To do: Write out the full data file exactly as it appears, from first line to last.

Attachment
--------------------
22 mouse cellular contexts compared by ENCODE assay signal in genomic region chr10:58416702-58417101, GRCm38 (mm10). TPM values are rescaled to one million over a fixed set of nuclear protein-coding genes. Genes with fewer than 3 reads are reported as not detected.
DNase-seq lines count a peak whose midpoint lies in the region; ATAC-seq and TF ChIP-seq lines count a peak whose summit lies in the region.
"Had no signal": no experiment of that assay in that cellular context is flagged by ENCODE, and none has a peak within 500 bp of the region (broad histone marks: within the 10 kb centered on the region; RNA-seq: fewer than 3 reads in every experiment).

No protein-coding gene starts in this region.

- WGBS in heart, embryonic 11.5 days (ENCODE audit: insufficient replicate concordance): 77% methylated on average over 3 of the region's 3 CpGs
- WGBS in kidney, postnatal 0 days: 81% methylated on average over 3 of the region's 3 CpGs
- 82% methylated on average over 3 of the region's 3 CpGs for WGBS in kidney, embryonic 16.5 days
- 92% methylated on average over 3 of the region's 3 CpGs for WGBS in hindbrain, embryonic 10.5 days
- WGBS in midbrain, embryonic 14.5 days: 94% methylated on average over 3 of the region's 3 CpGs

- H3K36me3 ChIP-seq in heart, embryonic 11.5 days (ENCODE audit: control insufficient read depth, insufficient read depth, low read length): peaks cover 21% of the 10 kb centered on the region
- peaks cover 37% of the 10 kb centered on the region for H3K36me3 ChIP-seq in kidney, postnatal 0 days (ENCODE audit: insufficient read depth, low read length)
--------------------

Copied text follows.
22 mouse cellular contexts compared by ENCODE assay signal in genomic region chr10:58416702-58417101, GRCm38 (mm10). TPM values are rescaled to one million over a fixed set of nuclear protein-coding genes. Genes with fewer than 3 reads are reported as not detected.
DNase-seq lines count a peak whose midpoint lies in the region; ATAC-seq and TF ChIP-seq lines count a peak whose summit lies in the region.
"Had no signal": no experiment of that assay in that cellular context is flagged by ENCODE, and none has a peak within 500 bp of the region (broad histone marks: within the 10 kb centered on the region; RNA-seq: fewer than 3 reads in every experiment).

No protein-coding gene starts in this region.

- WGBS in heart, embryonic 11.5 days (ENCODE audit: insufficient replicate concordance): 77% methylated on average over 3 of the region's 3 CpGs
- WGBS in kidney, postnatal 0 days: 81% methylated on average over 3 of the region's 3 CpGs
- 82% methylated on average over 3 of the region's 3 CpGs for WGBS in kidney, embryonic 16.5 days
- 92% methylated on average over 3 of the region's 3 CpGs for WGBS in hindbrain, embryonic 10.5 days
- WGBS in midbrain, embryonic 14.5 days: 94% methylated on average over 3 of the region's 3 CpGs

- H3K36me3 ChIP-seq in heart, embryonic 11.5 days (ENCODE audit: control insufficient read depth, insufficient read depth, low read length): peaks cover 21% of the 10 kb centered on the region
- peaks cover 37% of the 10 kb centered on the region for H3K36me3 ChIP-seq in kidney, postnatal 0 days (ENCODE audit: insufficient read depth, low read length)